“For this reason, I will be proposing over the last year of my presidency the repeal of the Department of Health and Human Resources, as well as the Departments of Education, Housing and Urban Development, Labor, Commerce, Transportation, Energy and Agriculture.”
Free Markets for Better Health Care
“This now gets me, my fellow Americans, to the hardest policy decision I am going to propose to Congress in the current session. I came into office with the hope and dream of assuring affordable health care to each and every American. I even took pride when my opponents began to call the Affordable Care Act, ‘ObamaCare.’
“I call upon the Congress to immediately repeal the Affordable Care Act. Everything that I have now learned from reading Hayek, Hazlitt, Friedman and Rand has taught me that turning over the health care industry and medical service to the regulatory and planning control of the government will lead to nothing but disaster for the nation.
“We do need better health care, at more affordable rates and prices, with improved coverage. But that can only come by freeing those creative minds of the market place in a setting of the most open competition as is possible. We must set loose the same competitive discovery process that has given all those other innovative miracles of more, better and less expensive goods and services over the years and decades.
“Deregulation of the medical profession and deregulation of the health insurance industry must be our new policy. Individuals should be free to decide and choose their own health plans and trade-offs, and the unrestrained profit motive must be taken advantage of to incentivize the offering of health insurance coverage and medical care quality improvements.
The Right to Ignore the State
“My fellow Americans, in closing let me just say that I also read the nineteenth century social philosopher of freedom, Herbert Spencer, and he has taught me is that as long as any one of you lives your life peacefully and honestly in your own affairs and in your social and market dealings with others, the government has no moral right to make any claim upon you.
“In other words, you have a ‘right to ignore the state,’ other than when it goes about its proper and limited business in securing and protecting the rights of each and every citizen from the violent and plundering acts of others.
“This is the real and only reasonable agenda for ‘hope and change’ that can bring our country freedom, prosperity and goodwill among all of our people.
“There is, of course, much more that we should do and can do to bring about that change for the better. That is why between now and when I leave office next year on January 20, 2017, I will be putting together proposals to repeal the powers of the NSA, bring all our troops home from around the world and call upon the Congress to abolishthe Federal Reserve System so we can move to a private, competitive banking system with a honest, market-based money such as gold.
“I think that the agenda for freedom, based on individual liberty, free markets and limited government that I have presented this evening can serve as a good beginning to return to the wonderful vision that our Founding Fathers hoped for when they established our great nation.
“Thank you, my fellow Americans, and may God Bless a reborn, truly free America.”
Barack Obama, of course, did not give such a speech to the country in his State of the Union address. But one can hope that some day there will be a president who will have been elected precisely to articulate and initiate such an agenda for individualism, liberty, and limited government in the United States.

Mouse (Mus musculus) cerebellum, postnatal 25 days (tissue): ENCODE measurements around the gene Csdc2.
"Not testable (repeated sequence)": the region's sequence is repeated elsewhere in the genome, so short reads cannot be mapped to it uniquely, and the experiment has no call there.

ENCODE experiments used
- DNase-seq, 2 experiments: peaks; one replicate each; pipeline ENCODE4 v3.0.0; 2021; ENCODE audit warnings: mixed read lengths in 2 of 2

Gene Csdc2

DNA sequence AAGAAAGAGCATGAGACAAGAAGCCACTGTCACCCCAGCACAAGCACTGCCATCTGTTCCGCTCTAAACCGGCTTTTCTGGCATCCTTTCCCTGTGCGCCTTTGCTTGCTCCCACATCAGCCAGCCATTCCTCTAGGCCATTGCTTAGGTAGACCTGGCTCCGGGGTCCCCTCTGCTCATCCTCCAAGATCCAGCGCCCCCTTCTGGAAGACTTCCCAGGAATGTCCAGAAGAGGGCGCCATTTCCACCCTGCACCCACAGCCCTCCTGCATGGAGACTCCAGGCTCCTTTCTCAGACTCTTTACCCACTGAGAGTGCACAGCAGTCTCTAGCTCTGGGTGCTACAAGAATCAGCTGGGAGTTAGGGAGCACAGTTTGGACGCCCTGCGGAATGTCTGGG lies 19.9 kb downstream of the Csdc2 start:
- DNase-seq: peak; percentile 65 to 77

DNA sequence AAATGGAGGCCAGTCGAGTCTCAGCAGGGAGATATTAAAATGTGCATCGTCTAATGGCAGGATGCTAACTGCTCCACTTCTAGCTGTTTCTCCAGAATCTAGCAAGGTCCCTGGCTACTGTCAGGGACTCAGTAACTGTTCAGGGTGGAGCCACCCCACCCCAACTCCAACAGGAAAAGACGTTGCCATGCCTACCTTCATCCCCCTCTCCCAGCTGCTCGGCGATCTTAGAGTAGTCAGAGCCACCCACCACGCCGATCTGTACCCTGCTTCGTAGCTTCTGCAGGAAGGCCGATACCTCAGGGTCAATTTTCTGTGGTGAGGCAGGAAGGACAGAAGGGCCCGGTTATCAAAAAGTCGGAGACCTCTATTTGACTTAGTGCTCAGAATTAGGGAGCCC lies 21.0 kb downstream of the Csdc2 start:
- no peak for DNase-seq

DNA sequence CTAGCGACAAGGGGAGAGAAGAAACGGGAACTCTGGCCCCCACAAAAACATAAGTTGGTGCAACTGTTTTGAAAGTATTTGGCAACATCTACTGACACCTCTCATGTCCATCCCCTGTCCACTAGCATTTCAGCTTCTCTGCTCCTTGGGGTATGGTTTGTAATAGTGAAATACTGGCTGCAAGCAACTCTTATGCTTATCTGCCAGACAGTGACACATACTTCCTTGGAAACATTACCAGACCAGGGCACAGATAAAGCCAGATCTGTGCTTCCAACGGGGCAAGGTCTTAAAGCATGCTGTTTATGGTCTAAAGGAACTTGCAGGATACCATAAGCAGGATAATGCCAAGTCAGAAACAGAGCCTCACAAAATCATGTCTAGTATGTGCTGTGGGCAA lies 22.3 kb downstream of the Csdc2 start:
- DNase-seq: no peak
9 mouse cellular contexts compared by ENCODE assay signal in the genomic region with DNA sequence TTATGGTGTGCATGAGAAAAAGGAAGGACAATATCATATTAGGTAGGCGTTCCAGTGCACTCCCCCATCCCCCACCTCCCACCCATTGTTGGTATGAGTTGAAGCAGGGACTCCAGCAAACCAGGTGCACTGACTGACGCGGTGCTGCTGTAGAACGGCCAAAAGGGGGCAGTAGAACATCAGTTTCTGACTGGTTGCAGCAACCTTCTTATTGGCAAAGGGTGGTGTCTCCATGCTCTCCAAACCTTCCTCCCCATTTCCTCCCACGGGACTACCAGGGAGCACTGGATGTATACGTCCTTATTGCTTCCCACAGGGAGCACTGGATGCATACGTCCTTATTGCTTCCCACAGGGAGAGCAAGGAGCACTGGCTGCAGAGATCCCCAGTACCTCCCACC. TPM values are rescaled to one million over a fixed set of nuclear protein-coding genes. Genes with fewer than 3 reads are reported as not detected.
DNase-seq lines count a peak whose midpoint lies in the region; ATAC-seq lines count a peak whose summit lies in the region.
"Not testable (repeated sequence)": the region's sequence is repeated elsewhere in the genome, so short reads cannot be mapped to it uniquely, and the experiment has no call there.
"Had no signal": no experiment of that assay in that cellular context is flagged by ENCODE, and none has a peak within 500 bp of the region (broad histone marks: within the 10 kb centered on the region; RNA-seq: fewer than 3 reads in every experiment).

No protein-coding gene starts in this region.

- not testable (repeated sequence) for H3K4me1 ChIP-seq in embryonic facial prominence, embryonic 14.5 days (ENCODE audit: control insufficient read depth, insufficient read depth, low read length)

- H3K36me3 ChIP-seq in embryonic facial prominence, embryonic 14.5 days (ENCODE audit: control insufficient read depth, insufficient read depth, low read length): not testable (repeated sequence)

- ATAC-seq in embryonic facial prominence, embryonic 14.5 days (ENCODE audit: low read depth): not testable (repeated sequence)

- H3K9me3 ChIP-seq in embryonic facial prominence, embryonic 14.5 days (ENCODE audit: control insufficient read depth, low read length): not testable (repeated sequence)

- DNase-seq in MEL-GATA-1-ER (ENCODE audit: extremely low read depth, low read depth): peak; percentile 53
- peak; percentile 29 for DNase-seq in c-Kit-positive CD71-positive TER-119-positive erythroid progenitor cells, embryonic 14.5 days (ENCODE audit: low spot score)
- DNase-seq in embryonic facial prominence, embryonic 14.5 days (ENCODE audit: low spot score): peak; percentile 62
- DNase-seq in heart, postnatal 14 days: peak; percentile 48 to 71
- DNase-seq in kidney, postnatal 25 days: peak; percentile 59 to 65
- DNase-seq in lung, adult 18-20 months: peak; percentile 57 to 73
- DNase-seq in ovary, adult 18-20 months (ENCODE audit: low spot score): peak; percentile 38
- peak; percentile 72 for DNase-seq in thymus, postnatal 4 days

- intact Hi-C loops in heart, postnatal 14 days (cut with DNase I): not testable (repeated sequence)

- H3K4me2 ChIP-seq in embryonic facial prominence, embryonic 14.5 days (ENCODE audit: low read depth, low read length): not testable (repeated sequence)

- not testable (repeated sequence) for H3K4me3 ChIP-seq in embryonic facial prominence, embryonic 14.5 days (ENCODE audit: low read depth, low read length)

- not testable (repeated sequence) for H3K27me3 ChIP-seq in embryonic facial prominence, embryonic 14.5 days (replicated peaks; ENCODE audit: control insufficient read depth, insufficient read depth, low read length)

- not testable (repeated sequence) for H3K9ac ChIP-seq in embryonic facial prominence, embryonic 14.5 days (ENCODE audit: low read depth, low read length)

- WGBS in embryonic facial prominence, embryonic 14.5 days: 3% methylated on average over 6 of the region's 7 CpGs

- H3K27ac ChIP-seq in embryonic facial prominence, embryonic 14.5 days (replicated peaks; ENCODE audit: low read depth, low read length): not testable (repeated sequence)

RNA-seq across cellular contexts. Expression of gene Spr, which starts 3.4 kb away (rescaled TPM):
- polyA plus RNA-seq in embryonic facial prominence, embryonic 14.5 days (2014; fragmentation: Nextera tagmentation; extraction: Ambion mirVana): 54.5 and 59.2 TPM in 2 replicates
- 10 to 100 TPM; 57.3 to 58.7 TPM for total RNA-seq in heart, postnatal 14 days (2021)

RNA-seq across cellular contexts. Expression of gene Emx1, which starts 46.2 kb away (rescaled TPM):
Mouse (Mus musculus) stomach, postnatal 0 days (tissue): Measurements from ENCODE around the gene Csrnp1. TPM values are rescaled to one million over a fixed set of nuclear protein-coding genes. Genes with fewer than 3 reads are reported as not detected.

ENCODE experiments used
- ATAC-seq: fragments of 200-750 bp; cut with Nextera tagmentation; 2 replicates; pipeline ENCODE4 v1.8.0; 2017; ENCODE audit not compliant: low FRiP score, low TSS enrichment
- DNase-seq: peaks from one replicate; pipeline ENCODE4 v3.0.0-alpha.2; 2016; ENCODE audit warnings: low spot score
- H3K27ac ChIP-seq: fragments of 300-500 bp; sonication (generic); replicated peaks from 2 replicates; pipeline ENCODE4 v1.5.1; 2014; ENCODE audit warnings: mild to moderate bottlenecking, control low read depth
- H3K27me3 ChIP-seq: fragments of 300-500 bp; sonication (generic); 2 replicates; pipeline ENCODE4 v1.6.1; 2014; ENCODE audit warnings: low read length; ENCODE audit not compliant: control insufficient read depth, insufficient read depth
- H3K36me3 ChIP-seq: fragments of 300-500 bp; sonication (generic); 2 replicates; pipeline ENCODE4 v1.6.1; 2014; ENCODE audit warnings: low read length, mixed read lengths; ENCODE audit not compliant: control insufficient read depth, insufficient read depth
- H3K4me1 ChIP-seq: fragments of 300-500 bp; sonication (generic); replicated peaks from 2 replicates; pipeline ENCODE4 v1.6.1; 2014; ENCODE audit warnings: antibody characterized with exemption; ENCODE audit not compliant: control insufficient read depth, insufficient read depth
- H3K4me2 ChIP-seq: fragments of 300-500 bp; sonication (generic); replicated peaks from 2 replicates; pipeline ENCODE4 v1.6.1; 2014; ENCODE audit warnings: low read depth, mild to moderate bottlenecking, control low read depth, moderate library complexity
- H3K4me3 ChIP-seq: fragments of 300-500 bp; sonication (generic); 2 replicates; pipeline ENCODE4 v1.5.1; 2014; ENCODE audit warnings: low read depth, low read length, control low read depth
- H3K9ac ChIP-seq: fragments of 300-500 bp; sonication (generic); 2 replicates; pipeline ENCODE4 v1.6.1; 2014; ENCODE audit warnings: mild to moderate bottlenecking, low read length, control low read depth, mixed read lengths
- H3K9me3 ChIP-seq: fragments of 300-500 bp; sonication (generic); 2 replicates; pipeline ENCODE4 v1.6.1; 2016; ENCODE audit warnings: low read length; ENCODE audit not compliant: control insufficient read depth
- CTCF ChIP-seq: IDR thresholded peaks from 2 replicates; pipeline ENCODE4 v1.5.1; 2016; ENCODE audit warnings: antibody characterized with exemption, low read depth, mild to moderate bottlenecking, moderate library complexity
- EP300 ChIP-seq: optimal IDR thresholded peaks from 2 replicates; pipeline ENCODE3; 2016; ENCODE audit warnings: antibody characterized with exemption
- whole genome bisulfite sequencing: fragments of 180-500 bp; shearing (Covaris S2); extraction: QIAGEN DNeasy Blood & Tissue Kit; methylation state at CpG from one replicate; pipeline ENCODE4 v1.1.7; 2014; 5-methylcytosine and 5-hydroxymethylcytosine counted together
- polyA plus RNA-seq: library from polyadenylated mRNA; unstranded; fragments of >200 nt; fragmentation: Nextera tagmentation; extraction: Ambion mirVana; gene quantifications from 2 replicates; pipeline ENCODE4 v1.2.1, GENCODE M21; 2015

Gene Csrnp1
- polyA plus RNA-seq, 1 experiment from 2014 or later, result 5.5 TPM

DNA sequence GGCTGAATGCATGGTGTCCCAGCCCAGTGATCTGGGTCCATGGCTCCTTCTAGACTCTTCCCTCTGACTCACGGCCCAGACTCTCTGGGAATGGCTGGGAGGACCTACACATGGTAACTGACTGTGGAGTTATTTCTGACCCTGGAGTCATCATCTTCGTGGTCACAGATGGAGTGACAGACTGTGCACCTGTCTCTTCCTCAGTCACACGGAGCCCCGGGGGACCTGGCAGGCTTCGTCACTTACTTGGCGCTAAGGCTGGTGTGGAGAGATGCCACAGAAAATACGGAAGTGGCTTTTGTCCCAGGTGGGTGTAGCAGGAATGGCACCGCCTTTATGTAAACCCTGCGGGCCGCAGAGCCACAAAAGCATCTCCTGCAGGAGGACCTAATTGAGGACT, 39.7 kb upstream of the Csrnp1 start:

Terry Branstad was first elected governor of Iowa in 1982. His six terms in office have made him the longest serving governor in American history and the most influential politician in the state. He rarely takes sides in the Republican caucuses and hasn’t endorsed a primary presidential candidate since 1996.
But the 2016 election is different in so many ways.
On Tuesday, January 19, at the Iowa Renewable Fuels Summit, Branstad jumped into the fray by attempting to influence the outcome of the February 1 caucus—not with an endorsement, but with a denouncement: “I don’t think that Ted Cruz is the right one for Iowans to support in the caucus.”
Branstad slammed Cruz because, as he told reporters: “He’s opposed to the wind energy tax credit. He’s opposed to ethanol and biodiesel”—which are the very positions that make Cruz an attractive candidate to limited-government, free-market Republicans.
Cruz has had the integrity to hold to his position of eliminating all subsidies on energy—even in Iowa where the winner of every caucus in both parties, since the Renewable Fuel Standard (RFS) became law, as a part of the Energy Policy Act, in 2005, has “strongly backed federal subsidies or mandates for the corn–grown fuel,” reports John Fund.
In his first year in office, Cruz co-sponsored legislation to repeal the RFS—which requires ever-increasing amounts of ethanol be blended into the nation’s fuel supply. In 2014, he took a different bite at the same issue and introduced a bill that would overhaul several energy policies, including phasing out the ethanol mandate in five years. Early in the campaign season, at the 2015 Ag Summit, March 7, Cruz was the only GOP candidate who didn’t support the RFS.
Since then, several GOP candidates have supported its phase-out. However, of all the presidential candidates, from both parties, only Cruz and Rand Paul received a “bad” rating on the American Renewable Future’s (ARF) “Final presidential report card on the Renewable Fuel Standard”—which means they demonstrated consistent opposition to the RFS.